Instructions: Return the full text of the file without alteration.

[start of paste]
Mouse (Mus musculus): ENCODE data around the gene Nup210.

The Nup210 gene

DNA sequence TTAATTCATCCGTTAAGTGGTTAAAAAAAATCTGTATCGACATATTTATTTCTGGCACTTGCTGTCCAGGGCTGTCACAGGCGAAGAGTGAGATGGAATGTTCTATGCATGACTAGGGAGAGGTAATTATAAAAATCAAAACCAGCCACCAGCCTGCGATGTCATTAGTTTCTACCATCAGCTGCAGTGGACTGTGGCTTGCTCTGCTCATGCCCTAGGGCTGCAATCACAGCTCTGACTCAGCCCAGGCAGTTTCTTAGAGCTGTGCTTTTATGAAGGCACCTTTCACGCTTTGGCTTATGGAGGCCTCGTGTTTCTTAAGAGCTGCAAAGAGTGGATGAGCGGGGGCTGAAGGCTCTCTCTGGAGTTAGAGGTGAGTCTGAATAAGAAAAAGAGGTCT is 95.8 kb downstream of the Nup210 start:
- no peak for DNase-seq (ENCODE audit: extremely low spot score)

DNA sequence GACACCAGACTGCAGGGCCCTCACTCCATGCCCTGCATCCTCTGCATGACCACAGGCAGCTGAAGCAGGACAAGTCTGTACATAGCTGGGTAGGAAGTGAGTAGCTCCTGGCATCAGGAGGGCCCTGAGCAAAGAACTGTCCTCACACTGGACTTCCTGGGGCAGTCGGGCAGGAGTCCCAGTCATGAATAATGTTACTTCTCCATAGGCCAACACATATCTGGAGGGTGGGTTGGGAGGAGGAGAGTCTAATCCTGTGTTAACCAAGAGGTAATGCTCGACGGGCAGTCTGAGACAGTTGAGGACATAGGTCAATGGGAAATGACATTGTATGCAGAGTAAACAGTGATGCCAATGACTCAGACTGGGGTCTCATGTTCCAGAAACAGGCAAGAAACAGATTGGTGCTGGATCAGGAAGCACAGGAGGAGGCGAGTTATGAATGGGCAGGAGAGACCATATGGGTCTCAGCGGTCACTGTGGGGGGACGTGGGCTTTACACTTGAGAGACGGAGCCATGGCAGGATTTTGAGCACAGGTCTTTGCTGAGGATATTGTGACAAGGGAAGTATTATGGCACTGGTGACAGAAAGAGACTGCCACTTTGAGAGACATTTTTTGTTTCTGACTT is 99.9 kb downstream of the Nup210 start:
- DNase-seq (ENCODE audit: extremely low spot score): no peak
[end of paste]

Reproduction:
Mouse (Mus musculus): ENCODE data around the gene Nup210.

The Nup210 gene

DNA sequence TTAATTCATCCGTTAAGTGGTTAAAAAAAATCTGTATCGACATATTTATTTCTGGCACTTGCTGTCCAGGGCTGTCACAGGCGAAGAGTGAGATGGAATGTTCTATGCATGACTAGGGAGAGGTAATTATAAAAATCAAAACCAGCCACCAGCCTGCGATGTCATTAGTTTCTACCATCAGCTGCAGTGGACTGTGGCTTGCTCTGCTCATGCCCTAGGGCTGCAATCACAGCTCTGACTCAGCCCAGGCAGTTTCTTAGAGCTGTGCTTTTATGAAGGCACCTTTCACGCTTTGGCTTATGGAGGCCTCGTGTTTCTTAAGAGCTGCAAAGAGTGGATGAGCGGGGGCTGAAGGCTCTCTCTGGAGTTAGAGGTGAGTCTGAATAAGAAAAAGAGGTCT is 95.8 kb downstream of the Nup210 start:
- no peak for DNase-seq (ENCODE audit: extremely low spot score)

DNA sequence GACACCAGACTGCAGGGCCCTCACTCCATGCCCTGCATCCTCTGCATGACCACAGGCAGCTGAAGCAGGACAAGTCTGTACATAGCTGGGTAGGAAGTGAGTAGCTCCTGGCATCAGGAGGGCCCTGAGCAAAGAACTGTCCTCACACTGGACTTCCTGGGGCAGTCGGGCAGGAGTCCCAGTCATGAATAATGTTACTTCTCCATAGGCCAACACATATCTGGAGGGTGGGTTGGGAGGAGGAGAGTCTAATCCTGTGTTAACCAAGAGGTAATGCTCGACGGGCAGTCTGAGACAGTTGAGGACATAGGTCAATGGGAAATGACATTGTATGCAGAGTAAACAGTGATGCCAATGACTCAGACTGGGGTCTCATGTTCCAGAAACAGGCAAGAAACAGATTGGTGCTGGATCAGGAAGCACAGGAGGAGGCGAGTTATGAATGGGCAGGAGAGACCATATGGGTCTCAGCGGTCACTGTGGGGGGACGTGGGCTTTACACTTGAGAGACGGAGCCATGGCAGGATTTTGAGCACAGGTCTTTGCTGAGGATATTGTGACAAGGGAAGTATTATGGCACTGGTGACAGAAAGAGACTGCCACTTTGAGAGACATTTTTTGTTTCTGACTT is 99.9 kb downstream of the Nup210 start:
- DNase-seq (ENCODE audit: extremely low spot score): no peak